EY’s Autumn Budget 2017 predictions
Chris Sanger, Head of Tax Policy at EY, predicts what he expects to see in Hammond’s first Autumn Budget.
This Budget, as the first one of a Parliament, would normally be expected to be full of bold moves, where the Chancellor builds a war chest to utilise later in the Parliament. However, in this case, with a minority Government, and business and citizens struggling to understand what the future of the UK will be following Brexit, the Chancellor may seek to buck this particular trend.
Even if he does seek to keep this first Autumn Budget for two decades a low key affair, we can still expect it to have elements to address those factors that were identified as reasons for the election result. And, with the move to a “single fiscal event” and the downgrading of the Chancellor’s Spring appearance to merely an economic statement, the Chancellor may be forced to include some measures he might have wanted to leave for six months.
With all the uncertainty, whether from the delayed implementation of the post-election Finance Bill, the complexity of the legislation being introduced to deliver on the G20/OECD Base Erosion and Profit Shifting (“BEPS”) project, or just Brexit, businesses are looking for some stability. We can expect the Chancellor to update on the Business Tax Roadmap, this time perhaps adding a bit more detail to how he wants the tax system to look at the end of the five year parliament.
The Coalition Government identified four elements of tax competiveness: tax rate, tax base, tax policy making and tax administration. We can expect the Chancellor to focus on all four areas, reinforcing the message that, at 19%, the UK’s corporation tax rate is the lowest in the G20 and that BEPS is leading to an alignment of tax bases across the world. The move to the single fiscal event (moving the Budget to the autumn and stopping the new Spring Statement from being a mini-Budget) will feature on the policy making side, with greater focus on engagement and rigour in policy making. Finally, on tax administration, the consultation on business risk reviews and the focus on cooperative compliance will feature.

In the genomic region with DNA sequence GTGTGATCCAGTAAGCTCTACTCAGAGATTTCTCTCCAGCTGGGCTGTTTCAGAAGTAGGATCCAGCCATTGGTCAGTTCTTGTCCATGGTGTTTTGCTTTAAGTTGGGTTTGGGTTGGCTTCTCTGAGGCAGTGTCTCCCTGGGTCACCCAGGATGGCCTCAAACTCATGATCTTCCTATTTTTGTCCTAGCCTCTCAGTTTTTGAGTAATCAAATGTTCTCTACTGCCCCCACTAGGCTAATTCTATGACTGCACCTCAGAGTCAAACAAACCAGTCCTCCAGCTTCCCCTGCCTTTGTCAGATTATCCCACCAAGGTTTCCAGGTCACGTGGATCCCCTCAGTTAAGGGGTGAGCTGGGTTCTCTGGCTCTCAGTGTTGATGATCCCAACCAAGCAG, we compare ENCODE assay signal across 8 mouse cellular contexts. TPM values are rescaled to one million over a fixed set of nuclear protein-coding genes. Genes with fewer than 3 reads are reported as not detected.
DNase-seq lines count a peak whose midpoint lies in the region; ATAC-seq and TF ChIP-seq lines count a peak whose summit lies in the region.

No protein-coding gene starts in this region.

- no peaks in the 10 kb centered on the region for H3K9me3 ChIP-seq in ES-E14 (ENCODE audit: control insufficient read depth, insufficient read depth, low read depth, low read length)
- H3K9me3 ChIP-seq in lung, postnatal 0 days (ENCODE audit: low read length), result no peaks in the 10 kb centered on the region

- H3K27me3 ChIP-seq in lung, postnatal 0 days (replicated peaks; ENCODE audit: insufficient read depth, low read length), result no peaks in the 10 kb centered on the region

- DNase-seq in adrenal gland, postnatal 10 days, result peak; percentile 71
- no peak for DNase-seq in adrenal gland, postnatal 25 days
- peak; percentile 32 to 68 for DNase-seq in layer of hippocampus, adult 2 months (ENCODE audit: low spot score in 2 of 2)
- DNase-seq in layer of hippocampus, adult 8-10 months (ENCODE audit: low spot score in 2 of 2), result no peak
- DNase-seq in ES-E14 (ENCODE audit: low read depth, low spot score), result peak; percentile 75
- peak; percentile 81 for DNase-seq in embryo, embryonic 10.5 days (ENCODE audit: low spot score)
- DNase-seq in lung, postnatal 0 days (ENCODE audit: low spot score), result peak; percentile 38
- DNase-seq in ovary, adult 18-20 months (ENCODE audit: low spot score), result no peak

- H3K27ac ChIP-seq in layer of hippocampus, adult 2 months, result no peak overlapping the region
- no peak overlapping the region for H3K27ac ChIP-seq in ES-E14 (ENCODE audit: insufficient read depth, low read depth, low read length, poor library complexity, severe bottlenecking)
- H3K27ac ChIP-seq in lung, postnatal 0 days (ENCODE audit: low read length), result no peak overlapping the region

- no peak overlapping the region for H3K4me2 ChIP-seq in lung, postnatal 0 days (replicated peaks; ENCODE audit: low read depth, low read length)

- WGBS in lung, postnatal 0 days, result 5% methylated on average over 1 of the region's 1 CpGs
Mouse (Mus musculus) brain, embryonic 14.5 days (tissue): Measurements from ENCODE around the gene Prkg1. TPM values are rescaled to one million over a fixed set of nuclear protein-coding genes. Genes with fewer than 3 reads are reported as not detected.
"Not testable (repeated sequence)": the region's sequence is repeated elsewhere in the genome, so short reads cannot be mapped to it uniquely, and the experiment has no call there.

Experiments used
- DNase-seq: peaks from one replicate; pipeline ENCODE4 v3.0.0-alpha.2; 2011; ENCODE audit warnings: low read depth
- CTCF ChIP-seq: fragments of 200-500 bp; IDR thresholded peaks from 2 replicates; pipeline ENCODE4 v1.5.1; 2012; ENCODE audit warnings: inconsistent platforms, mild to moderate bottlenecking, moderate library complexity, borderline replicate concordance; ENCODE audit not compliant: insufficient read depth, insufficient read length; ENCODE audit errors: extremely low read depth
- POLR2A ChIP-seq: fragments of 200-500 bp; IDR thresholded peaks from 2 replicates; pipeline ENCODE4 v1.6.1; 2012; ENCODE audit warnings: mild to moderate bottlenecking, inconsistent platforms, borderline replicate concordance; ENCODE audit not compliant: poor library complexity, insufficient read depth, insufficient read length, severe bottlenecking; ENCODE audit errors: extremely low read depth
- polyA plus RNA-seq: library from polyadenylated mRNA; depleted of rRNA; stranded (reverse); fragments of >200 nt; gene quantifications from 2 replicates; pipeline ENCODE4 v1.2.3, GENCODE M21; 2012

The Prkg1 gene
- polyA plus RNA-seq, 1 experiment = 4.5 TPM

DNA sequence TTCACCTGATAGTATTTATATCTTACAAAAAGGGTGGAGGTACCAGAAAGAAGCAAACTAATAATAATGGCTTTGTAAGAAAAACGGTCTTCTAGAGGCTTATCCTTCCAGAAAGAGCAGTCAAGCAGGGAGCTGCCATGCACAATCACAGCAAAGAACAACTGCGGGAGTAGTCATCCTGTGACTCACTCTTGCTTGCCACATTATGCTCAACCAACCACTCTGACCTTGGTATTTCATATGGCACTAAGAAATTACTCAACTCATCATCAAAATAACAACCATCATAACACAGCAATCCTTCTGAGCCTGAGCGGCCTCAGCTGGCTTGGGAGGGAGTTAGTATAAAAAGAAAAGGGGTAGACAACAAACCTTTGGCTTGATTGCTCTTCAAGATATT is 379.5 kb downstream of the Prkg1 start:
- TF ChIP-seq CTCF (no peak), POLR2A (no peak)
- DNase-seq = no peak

But beyond this explanation, we may also see some initiatives and action. Following the past consultations, and action for smaller businesses, the Chancellor may decide that now is finally the time to address the increase in business rates on all businesses. With the business rates at 47.9% being applied to revalued property, we have seen a significant increase in the burden of this tax, which has averaged 41.4% over the last three revaluations. Such an increase in tax rate has occurred gradually but nonetheless represents an increase of over 15%, affecting those businesses which require property, such as manufacturing and high street retail. Cuts now could boost investment prospects but may require additional funding to local government.
With the focus on productivity, the Budget might include some incentives for investing in capital, with increases in the rates of capital allowances or the Annual Investment Allowance (potentially reversing the recent reduction in the annual investment allowance from £500,000 to £200,000, providing the relief up front, something that is included in the latest plans for tax reform in the US). More substantively, we could see a systematic review of the incentives that the tax system creates towards investment, which could give rise to restoring relief for spending on industrial buildings and potentially going further. At a time of uncertainty, the UK’s prospect for foreign direct investment could benefit from the boost that these policy changes would deliver.